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Too Young To Understand

I hated hearing, "You're too young to understand," when I was a teenager. Now that I've had some time to learn some things and then learn from my misunderstandings about those things, I've started to think that about myself—that I was too young to understand. I also notice that sentiment more now when others say it about themselves, probably because of my own introspection.

I don't think we should stop there, with lamenting about our past ignorance, or even being pleased that we have come so far in our understanding of things since our youth. We still have much to learn, and years into the future we could look back on today as our ignorant youth. The more you know, the more you know you don't know, as the saying goes.

When I was first learning to program, I learned Pascal and then C++. Then I had to pick up Java for a few college courses, and it wasn't that difficult. I was starting to think that I had pretty much mastered programming. Sure, the other material in Computer Science was challenging, but I found the actual programming rather easy and figured that was all there was to it. This programming thing wasn't nearly as hard as they made it out to be. Boy was I wrong.

The reason I thought programming was so easy was that I didn't really understand the power and utility of the more abstract programming language constructs. Because I didn't understand them, I didn't use them and get comfortable with them. Things like C++ templates and Java reflection actually went right over my head at the time, and I didn't even know it.

Looking back, I can see how little I understood about programming. I can clearly remember how I thought about learning new languages back then, and my thought process was pretty simple. All I needed to do was learn the new syntax and keywords, and then I could go off and write awesome programs in the new language. I ended up writing a lot of programs in various languages that looked a lot like C++ programs. I didn't know how to think in any language other than C++.

One language in particular was SKILL, a scripting language for a very expensive IC CAD tool. SKILL is actually based on a LISP dialect. I'm not sure which one because it's been so long since I used it, but now I at least realize that it was a form of LISP. At the time I was using SKILL I had no idea, and I was totally clueless about LISP's importance and potential. I did write some cool layout generation macros and other utilities in SKILL, but I wonder what I could have done with it if I had understood what it really was.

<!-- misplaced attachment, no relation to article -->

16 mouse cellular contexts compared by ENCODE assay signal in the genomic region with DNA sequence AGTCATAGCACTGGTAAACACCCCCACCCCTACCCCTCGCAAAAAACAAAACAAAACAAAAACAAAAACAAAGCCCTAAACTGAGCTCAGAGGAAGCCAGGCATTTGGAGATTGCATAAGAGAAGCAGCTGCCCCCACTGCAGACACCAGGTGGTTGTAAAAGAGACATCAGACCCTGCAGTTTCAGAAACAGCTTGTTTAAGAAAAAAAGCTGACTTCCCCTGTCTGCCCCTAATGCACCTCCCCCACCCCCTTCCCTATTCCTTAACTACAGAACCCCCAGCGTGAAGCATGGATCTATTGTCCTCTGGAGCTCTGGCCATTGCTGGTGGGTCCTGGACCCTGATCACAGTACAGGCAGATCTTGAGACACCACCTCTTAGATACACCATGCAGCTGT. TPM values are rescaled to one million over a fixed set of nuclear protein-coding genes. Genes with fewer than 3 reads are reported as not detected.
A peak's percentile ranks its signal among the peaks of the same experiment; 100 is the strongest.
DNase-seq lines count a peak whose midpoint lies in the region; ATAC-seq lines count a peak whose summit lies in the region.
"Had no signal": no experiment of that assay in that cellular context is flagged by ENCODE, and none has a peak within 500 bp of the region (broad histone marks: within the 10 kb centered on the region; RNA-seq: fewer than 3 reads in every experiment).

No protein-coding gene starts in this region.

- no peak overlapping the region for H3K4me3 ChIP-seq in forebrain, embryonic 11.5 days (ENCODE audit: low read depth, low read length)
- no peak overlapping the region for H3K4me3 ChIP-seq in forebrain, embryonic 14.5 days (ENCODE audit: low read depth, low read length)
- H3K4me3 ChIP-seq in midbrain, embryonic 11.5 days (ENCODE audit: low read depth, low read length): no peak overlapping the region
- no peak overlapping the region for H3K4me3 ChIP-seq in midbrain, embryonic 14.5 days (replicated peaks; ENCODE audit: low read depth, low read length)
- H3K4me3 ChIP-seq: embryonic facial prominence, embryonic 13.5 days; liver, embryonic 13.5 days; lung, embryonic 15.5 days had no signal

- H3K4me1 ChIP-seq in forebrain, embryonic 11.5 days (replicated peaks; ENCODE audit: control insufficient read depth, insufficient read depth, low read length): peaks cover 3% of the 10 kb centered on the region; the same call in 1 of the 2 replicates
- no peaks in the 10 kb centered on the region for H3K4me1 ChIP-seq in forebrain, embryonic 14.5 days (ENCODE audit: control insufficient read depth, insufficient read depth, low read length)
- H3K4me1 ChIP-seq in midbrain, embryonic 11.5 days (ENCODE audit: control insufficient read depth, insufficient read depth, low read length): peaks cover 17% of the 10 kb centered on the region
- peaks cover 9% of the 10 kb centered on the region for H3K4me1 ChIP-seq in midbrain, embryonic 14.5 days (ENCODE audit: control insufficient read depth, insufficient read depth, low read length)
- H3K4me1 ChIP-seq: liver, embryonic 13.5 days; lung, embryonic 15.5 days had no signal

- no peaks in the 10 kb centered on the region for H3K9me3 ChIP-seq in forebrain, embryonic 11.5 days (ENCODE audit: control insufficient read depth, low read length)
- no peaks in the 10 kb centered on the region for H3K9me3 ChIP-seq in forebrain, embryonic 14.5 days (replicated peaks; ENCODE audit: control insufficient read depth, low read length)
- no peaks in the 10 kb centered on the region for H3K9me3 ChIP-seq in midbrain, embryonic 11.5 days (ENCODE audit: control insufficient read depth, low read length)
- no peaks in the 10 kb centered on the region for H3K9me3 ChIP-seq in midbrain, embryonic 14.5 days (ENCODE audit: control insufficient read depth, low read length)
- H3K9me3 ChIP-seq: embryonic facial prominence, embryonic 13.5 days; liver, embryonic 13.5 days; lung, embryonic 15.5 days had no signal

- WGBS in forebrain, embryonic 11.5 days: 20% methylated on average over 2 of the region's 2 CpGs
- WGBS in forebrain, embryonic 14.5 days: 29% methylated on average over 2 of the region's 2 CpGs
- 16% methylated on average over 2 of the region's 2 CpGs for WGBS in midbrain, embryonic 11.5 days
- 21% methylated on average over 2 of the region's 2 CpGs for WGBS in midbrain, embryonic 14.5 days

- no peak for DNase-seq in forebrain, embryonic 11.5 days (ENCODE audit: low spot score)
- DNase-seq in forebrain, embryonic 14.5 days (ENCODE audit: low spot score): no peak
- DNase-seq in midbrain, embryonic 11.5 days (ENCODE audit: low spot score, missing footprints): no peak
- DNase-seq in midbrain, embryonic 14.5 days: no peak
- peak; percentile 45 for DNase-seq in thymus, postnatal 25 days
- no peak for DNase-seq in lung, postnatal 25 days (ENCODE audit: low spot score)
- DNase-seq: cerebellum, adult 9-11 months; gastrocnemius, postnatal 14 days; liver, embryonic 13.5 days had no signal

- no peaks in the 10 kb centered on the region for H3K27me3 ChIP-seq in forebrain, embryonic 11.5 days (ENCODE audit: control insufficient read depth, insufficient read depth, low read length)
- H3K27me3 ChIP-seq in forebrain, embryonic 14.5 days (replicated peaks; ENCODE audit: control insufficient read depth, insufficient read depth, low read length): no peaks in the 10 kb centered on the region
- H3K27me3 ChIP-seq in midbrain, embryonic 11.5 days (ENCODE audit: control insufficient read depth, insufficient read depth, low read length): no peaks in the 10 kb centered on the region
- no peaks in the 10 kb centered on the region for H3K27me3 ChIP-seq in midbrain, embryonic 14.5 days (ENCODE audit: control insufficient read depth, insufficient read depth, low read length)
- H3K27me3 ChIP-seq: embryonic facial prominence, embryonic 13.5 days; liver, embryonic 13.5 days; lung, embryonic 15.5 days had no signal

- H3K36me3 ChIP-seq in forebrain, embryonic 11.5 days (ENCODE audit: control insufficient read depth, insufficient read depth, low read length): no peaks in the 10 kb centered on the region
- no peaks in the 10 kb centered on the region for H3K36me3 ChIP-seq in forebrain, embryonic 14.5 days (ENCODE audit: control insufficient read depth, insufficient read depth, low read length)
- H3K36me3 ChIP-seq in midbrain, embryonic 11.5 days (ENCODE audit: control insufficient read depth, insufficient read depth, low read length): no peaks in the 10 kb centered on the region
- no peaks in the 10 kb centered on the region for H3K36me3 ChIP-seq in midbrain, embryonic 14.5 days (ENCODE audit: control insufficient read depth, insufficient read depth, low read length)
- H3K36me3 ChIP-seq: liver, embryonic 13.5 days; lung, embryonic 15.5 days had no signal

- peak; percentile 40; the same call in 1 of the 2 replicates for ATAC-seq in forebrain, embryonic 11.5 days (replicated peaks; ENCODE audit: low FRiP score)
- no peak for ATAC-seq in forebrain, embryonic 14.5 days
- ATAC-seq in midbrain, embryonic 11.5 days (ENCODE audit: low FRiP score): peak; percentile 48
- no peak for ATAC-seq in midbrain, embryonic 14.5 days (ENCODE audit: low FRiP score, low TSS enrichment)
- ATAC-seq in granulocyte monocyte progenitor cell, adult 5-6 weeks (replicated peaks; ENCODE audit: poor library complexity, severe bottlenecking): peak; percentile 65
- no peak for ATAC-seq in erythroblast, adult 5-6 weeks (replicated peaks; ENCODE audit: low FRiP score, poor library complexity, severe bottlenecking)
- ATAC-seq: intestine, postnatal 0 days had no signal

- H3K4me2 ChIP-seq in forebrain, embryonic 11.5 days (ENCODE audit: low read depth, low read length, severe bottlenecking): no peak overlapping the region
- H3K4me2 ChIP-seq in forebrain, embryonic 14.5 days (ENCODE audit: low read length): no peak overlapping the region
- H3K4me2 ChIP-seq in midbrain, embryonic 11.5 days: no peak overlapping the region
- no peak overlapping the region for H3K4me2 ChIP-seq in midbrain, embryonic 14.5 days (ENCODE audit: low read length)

Another example of being too young to understand what I was learning was the compilers course I took in college. We covered the main stages of a compiler and wrote our own compiler for a toy language that was a reduced form of Java. I could do all of the work for the course fairly easily, but I wasn't even aware of the fact that I didn't understand what I was doing. I didn't have any context for what I was learning. After learning many more languages and studying programming more extensively in recent years, I have a much deeper appreciation for language design, and I would love to learn more. I'll have to pursue that with all of the free time I have. Heh.

I can think up dozens more examples like these. There are all kinds of things that I thought I had learned well years ago, but now I know that I had only scratched the surface. Some things I've learned much more in depth, some things I want to learn more, and some things I've had to put aside. But one thing is true of all of them. There is no limit to the extent of knowledge you can attain in any area you choose to pursue. In five, ten, twenty years I will look back on what I think I know now and chuckle at my own ignorance. At least I hope I will.

It's fine to look back and think I was too young to understand, but the thought shouldn't end there. What that thought really means is that I was too young to understand things the way I understand them now. That will always be true, no matter what age I am. What is even more interesting is what I will learn in the future that will make my current ideas seem naive. Study, experience, and time will reveal what those ideas are, as long as I make the choice of what to pursue and put in the effort. I no longer hate the thought that there are things I don't know. I embrace it as an opportunity, and I look forward to the time when I'll think that my current self was too young to understand.